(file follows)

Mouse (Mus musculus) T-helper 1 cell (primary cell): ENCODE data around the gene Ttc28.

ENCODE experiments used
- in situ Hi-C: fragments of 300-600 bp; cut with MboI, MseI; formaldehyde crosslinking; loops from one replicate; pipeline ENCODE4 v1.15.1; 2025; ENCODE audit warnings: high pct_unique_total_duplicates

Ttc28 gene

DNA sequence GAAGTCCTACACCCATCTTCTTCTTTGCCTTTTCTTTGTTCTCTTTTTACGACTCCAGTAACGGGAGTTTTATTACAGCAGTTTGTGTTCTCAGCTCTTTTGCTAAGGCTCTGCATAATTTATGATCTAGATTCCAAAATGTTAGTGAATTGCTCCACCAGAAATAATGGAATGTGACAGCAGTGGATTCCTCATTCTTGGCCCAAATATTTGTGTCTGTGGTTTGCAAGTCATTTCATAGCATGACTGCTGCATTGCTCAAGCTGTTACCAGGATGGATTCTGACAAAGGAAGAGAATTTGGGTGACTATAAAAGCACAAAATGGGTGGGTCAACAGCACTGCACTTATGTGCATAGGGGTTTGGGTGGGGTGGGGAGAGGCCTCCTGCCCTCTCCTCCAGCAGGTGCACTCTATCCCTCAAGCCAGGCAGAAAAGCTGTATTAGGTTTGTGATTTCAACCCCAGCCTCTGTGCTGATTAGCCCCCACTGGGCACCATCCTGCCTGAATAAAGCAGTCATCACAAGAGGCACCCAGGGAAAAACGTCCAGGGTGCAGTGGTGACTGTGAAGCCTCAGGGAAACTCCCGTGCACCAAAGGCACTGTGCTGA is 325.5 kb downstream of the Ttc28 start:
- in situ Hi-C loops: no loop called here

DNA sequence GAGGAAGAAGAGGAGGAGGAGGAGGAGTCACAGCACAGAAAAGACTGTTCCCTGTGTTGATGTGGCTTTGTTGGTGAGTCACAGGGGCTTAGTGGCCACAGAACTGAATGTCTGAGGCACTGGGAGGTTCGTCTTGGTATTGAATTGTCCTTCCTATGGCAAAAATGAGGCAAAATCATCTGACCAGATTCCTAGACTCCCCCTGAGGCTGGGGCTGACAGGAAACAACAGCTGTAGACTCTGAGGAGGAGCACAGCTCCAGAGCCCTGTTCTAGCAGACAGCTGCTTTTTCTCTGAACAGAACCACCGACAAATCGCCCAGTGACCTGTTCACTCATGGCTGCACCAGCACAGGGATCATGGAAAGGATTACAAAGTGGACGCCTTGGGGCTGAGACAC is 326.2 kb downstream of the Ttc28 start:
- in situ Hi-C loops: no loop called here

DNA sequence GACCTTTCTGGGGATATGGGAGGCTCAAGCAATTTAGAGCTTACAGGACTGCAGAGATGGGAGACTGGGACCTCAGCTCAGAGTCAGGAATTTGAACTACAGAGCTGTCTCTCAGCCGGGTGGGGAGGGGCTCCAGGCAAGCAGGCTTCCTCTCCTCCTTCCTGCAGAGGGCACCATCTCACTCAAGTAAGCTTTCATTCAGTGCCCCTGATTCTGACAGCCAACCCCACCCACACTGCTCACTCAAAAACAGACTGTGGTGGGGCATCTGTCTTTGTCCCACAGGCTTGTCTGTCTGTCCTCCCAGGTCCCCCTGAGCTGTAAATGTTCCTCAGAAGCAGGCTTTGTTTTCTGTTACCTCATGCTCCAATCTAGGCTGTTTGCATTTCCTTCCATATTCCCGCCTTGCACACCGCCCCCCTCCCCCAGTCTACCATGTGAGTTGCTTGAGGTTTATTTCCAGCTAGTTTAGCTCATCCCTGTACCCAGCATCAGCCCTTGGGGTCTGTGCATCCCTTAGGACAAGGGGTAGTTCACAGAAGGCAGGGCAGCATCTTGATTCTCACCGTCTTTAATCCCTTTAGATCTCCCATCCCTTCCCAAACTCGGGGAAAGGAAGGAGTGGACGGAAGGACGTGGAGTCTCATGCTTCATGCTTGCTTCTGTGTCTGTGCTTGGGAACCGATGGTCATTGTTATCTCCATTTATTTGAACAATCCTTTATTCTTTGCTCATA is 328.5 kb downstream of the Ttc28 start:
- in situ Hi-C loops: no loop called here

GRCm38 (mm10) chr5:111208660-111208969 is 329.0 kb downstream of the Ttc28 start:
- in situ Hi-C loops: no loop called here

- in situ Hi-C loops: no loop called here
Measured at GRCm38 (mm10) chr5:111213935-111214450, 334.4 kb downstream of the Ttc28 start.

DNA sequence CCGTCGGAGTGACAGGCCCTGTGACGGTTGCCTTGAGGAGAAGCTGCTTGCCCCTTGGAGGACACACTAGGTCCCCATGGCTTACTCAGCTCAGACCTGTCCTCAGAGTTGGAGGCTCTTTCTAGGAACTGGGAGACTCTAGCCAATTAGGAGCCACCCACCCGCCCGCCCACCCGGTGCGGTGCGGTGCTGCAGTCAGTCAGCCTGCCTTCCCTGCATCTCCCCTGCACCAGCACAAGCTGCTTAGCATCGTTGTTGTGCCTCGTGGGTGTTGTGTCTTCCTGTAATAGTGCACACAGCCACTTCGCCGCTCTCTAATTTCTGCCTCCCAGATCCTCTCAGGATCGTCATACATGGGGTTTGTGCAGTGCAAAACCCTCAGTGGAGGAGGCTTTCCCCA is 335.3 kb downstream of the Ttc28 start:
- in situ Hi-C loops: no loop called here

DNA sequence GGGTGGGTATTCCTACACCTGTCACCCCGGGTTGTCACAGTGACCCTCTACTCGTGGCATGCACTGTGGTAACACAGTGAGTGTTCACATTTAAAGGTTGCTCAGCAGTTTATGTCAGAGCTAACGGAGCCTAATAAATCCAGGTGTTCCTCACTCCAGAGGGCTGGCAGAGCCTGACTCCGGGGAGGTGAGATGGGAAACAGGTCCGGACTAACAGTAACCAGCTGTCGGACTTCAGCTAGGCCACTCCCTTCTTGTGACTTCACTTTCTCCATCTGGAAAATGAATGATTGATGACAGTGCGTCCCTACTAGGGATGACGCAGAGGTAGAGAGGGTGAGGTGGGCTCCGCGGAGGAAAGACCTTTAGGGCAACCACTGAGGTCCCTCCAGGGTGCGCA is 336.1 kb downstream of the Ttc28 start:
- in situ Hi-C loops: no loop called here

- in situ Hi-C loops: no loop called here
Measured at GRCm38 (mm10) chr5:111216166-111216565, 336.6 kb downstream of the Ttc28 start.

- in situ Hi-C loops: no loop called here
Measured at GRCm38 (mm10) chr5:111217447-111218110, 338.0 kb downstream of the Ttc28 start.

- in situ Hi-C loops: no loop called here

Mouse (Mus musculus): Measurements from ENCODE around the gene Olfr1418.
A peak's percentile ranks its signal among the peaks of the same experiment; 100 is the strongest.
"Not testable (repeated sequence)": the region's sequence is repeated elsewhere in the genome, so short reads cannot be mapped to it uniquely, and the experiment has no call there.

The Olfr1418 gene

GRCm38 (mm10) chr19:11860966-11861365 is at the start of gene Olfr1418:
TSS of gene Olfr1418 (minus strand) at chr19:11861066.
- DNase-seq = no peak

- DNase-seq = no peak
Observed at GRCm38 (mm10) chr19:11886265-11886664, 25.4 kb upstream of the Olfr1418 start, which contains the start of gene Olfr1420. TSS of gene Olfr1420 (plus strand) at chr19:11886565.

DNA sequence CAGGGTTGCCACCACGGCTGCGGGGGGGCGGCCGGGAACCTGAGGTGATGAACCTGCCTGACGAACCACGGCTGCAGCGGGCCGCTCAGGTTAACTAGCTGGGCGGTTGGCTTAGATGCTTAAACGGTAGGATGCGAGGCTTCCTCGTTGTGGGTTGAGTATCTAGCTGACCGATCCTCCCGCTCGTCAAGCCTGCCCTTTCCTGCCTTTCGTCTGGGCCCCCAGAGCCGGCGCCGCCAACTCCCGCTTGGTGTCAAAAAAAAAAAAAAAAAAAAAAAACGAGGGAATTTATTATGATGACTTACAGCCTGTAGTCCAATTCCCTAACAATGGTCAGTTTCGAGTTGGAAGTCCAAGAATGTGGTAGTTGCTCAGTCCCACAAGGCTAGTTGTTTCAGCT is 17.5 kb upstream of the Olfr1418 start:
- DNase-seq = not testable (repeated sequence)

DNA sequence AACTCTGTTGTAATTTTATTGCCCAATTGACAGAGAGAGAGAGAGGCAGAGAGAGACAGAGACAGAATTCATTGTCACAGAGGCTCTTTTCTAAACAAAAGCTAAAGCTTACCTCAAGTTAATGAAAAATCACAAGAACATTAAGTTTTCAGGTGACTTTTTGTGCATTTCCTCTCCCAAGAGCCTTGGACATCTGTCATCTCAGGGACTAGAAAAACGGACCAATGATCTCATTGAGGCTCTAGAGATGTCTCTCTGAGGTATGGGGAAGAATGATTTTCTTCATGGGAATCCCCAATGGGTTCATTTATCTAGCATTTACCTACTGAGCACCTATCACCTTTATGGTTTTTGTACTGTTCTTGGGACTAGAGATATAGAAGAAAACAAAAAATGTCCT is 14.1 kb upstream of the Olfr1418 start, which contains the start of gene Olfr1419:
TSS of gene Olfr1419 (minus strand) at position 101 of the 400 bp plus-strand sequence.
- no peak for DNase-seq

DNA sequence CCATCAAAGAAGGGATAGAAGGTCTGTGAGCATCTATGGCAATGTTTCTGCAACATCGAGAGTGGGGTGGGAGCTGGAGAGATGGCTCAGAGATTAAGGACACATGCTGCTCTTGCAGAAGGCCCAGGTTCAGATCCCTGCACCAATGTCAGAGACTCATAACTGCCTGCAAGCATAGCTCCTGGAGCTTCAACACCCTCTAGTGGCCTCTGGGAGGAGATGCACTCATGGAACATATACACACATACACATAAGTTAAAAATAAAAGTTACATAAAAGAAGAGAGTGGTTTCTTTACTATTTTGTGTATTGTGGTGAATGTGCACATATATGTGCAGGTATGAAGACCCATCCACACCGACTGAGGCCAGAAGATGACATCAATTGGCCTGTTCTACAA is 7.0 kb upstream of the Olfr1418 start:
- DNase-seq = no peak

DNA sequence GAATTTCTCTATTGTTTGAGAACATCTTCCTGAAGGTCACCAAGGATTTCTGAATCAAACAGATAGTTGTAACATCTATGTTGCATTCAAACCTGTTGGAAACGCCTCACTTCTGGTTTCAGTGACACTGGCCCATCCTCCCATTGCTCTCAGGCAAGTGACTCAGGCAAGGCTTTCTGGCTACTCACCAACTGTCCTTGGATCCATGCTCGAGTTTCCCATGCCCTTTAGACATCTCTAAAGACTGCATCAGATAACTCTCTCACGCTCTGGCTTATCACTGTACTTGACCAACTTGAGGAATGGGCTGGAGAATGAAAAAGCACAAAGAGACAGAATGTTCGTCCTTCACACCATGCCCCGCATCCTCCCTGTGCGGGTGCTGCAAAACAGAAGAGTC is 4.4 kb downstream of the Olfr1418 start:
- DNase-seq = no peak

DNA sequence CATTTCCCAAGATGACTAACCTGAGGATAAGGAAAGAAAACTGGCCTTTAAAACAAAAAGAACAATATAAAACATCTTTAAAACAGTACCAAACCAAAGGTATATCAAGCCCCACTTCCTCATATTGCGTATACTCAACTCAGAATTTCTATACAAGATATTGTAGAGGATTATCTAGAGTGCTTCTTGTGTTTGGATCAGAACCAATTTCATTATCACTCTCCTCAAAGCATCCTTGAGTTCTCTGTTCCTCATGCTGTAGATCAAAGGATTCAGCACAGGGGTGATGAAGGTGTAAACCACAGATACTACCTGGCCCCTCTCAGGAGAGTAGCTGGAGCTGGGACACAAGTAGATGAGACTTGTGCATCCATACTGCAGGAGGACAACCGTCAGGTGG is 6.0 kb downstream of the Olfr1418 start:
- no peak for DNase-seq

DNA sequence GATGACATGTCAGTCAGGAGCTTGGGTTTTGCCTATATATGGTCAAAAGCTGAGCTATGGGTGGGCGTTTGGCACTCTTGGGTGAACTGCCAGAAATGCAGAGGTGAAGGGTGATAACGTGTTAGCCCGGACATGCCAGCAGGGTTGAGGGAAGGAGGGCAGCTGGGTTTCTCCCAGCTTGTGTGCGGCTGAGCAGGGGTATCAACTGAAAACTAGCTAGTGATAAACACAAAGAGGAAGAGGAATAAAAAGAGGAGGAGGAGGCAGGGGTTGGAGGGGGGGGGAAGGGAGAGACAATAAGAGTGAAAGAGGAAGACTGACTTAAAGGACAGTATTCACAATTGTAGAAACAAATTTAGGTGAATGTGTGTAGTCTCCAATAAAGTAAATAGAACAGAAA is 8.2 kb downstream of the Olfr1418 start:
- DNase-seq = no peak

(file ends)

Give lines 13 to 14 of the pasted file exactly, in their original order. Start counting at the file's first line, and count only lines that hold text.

- in situ Hi-C loops: no loop called here
Measured at GRCm38 (mm10) chr5:111213935-111214450, 334.4 kb downstream of the Ttc28 start.